According to a new study by researchers at Stanford University, if electric car sales grow rapidly over the next decade — and most drivers continue to charge their electric cars at home — car charging could strain the power grid in the western United States, increasing peak net demand by 25 percent. That could be a problem as the West struggles to keep the lights on amid heat waves and rising demand for electricity.
The first thing you need to know about EV charging is that there is nothing like filling a car with gas. Charging an electric car takes time – while the fastest chargers can charge an electric car battery to 80 percent in 20 to 30 minutes, most chargers are slower, taking anywhere from two to 22 hours to get a full charge. This means that around 80 per cent of electric car charging takes place at the owner’s home, overnight – when the driver does not need the car and can leave plenty of time for charging.
But that charging pattern is at odds with how electricity is increasingly produced. The greatest demand for electricity occurs in the evening, between 5pm and 9pm. People come home from work, turn on the lights, watch TV and do other activities that suck electricity. Solar panels, meanwhile, produce their energy in the middle of the day. The highest demand for electricity therefore occurs just when the solar energy has started to switch off for the day.
In the Stanford study, researchers modeled the charging behavior of residents in 11 western states and then analyzed how that behavior would affect a power grid that is increasingly transitioning to renewables and other clean energy sources.
“When 30 or 40 percent of cars are electric, that’s going to have a significant impact on what we do with the grid,” said Ram Rajagopal, a professor of civil and environmental engineering at Stanford University and one of the study’s authors. Even if drivers wait until after rush hour and set their cars to charge at 11pm or later, they will be using electricity at precisely the time when renewable energy is not readily available. This can lead to increased carbon emissions and the need for more batteries and storage in the power grid.
One solution, say the researchers, is if more electric car owners switch to charging during the day, charge their cars at work or at public chargers. If electric cars are charged in the late morning and early afternoon, when the grid has excess solar energy that is not being used, there will be less pressure on the power system and less need for storage. According to the study, under a scenario where 50 percent of cars are electric, a shift from mostly home to a mix of home and work charging could almost halve the amount of storage needed on the grid. Adding workplace and public chargers has the added benefit of also helping renters or those who don’t own homes gain access to EVs.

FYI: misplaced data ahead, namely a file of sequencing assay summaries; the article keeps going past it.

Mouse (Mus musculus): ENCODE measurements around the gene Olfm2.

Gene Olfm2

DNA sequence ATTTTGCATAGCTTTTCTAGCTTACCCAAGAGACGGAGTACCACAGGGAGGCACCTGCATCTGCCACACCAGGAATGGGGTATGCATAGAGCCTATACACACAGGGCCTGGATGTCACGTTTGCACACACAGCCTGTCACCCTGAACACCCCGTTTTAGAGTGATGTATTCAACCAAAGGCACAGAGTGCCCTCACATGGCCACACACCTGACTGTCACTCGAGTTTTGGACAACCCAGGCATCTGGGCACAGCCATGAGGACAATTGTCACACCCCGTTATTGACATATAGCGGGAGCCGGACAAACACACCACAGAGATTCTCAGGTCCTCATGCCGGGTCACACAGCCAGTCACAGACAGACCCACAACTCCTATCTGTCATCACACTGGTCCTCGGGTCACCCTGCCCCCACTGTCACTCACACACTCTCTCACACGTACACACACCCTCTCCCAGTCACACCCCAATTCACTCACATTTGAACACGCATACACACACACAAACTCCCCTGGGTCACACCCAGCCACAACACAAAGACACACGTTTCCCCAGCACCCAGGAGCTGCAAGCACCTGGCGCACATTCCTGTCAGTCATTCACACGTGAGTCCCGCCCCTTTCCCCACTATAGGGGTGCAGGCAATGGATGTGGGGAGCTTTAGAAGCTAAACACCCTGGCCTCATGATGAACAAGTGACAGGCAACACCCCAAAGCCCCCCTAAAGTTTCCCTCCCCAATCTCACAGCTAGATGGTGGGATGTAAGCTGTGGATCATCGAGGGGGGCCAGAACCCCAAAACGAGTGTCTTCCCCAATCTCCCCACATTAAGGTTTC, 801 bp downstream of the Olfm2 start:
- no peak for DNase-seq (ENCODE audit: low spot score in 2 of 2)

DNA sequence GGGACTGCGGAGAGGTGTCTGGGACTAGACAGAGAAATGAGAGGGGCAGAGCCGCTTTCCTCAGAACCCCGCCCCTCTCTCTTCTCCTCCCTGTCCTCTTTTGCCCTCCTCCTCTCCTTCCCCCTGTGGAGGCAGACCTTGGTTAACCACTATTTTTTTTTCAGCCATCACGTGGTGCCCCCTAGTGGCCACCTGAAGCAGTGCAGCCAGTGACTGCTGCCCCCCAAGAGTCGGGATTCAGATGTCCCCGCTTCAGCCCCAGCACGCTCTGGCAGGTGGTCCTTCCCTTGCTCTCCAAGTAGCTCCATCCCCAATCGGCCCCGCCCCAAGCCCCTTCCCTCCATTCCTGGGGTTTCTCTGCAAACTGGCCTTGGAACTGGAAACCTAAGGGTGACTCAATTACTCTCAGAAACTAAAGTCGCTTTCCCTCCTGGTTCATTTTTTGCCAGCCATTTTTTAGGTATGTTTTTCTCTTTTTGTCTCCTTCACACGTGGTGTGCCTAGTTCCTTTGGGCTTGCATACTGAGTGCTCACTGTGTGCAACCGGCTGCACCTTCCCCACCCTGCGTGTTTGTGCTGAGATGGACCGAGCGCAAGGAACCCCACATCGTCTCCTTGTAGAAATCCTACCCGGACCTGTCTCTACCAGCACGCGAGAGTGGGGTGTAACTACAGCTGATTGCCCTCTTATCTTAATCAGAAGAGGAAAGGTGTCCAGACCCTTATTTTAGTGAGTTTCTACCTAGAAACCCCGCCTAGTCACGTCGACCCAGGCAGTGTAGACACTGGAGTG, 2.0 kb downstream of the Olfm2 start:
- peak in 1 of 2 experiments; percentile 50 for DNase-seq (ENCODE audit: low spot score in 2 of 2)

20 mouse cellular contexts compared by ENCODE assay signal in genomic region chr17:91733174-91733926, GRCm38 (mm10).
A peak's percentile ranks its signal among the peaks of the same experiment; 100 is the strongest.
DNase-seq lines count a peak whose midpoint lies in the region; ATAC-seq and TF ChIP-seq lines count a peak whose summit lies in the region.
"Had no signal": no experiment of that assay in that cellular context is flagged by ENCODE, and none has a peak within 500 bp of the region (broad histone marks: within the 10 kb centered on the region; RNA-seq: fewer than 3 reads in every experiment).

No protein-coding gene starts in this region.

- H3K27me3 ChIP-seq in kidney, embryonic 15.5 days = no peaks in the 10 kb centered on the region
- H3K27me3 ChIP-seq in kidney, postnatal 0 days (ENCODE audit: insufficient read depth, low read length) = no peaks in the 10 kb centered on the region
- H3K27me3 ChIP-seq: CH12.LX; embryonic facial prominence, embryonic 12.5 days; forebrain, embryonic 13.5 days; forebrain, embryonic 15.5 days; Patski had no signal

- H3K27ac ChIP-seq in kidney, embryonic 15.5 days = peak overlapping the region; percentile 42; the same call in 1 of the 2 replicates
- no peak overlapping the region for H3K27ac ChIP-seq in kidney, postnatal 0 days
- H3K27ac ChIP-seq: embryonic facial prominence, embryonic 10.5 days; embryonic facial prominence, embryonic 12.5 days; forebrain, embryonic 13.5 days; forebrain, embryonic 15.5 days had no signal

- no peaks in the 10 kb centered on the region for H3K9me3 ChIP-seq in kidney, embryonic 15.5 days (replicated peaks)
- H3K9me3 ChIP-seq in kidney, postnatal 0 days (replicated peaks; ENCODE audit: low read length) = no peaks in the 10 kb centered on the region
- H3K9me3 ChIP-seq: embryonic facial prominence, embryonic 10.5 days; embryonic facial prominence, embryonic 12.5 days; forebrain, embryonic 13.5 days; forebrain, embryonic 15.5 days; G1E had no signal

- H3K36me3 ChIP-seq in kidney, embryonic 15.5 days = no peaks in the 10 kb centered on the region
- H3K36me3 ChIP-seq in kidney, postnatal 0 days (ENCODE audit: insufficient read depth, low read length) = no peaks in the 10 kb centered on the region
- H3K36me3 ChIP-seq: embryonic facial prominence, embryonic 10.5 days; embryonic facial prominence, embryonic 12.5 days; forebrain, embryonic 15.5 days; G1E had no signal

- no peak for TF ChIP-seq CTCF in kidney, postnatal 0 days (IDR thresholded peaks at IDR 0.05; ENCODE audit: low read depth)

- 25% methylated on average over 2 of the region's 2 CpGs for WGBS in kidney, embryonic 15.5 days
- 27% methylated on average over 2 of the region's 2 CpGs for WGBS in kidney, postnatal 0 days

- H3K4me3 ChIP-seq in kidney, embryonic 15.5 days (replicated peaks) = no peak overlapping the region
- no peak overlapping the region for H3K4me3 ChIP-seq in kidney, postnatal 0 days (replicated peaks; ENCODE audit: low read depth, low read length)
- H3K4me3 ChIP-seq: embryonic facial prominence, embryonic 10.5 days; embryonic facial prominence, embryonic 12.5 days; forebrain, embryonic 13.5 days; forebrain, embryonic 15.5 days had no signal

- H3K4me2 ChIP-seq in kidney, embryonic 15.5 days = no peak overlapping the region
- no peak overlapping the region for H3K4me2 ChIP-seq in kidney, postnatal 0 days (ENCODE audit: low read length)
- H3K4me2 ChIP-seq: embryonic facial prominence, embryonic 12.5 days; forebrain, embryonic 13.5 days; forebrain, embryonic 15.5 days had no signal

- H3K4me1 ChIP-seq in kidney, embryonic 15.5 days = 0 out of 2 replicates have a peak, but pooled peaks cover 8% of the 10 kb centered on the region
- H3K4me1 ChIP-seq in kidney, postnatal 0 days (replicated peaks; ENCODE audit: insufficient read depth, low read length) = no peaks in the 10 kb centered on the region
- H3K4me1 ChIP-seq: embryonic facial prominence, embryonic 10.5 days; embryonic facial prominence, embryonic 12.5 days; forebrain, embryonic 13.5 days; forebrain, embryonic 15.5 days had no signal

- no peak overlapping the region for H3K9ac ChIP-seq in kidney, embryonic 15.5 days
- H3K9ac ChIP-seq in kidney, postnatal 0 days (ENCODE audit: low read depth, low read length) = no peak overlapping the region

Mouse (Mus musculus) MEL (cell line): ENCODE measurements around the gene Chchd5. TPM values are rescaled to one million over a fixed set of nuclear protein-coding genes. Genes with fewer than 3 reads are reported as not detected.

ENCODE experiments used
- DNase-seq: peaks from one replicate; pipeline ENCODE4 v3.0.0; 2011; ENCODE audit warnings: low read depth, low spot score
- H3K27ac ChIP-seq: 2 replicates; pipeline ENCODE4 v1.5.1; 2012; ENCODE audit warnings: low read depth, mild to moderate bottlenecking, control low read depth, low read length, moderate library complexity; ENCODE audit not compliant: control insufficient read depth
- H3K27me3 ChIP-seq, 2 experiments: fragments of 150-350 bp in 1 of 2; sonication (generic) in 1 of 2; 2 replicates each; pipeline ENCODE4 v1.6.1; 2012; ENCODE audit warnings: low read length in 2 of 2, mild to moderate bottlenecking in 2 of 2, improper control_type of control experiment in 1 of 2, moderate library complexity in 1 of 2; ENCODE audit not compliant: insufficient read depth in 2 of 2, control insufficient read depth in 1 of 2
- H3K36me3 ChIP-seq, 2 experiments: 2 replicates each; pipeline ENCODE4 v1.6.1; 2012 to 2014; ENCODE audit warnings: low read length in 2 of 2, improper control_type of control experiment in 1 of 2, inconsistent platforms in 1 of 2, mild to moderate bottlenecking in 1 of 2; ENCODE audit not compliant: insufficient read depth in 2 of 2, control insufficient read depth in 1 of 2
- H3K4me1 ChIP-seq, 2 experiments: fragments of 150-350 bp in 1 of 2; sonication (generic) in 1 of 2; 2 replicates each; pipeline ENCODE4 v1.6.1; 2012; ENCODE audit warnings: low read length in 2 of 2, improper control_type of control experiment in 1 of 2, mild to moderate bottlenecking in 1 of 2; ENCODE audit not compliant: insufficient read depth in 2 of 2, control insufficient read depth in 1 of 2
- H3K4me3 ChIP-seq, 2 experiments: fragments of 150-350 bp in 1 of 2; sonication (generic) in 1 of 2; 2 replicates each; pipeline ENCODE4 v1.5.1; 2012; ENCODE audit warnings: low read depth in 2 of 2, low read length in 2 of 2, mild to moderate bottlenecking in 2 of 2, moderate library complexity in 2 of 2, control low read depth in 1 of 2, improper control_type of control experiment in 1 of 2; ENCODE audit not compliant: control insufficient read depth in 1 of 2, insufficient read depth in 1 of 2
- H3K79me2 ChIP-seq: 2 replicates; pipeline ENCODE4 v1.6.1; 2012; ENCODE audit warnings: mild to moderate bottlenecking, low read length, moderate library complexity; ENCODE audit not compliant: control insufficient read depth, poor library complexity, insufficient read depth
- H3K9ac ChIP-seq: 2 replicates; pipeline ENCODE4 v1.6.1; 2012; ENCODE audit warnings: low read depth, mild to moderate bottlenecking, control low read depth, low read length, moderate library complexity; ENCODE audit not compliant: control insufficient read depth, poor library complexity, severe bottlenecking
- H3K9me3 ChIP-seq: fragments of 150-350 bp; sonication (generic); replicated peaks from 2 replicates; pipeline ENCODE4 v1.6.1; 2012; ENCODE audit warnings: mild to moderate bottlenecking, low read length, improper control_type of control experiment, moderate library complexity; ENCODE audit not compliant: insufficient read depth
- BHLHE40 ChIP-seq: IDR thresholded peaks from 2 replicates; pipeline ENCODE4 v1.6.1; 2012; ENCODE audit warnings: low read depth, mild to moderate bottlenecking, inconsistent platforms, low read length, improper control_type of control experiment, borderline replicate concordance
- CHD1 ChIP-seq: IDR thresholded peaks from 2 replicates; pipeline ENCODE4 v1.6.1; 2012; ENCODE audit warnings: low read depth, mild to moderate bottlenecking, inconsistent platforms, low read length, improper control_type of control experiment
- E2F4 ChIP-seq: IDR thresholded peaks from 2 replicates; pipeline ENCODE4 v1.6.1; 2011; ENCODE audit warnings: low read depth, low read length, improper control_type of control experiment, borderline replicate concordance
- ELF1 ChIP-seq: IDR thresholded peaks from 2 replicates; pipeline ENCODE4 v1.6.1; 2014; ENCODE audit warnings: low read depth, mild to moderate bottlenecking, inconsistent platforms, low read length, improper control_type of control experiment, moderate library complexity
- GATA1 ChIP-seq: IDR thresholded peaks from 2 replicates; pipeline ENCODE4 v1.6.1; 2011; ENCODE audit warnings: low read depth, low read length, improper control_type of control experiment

Siobhan Powell, a postdoctoral fellow at ETH Zurich in Switzerland and the study’s lead author, says the time to plan for the expansion of public and workplace charging is now. “We’re not saying, ‘No more home charging’ or ‘limit home charging,'” she said. “We don’t want to be discouraged some charger because it is very important for adoption. But charging costs a lot of money, and we can make charging at work or in public just as convenient as it is at home.”
The authors also recommend changing electricity price structures to better encourage charging in the middle of the day. Currently, some utilities are offering super low electricity rates to consumers to charge their cars overnight. PG&E, for example, a utility in California, offers electric car owners electricity for 25 cents overnight between midnight and 7 a.m. and 36 cents between 07.00 and 14.00. Ideally, Rajagopal and Powell say, the cheapest prices should be in the middle of the day to encourage charging when the sun is out.
Gil Tal, director of an electric vehicle research center at the University of California at Davis, who was not involved in the paper, said current EV owners don’t need to worry about their charging patterns. “We don’t need to hit the brakes when we adopt electric cars,” he said. As more clean energy and storage is added to the grid, he argues, many of these problems will be solved.
But he agrees that one of the advantages of electric cars is the flexibility when they can be charged. Switching to daytime charging will be useful, whether it’s by charging at home during the day (for those who work from home) or getting workplace chargers.
Policymakers need to “put chargers where the cars are during the day,” he said.
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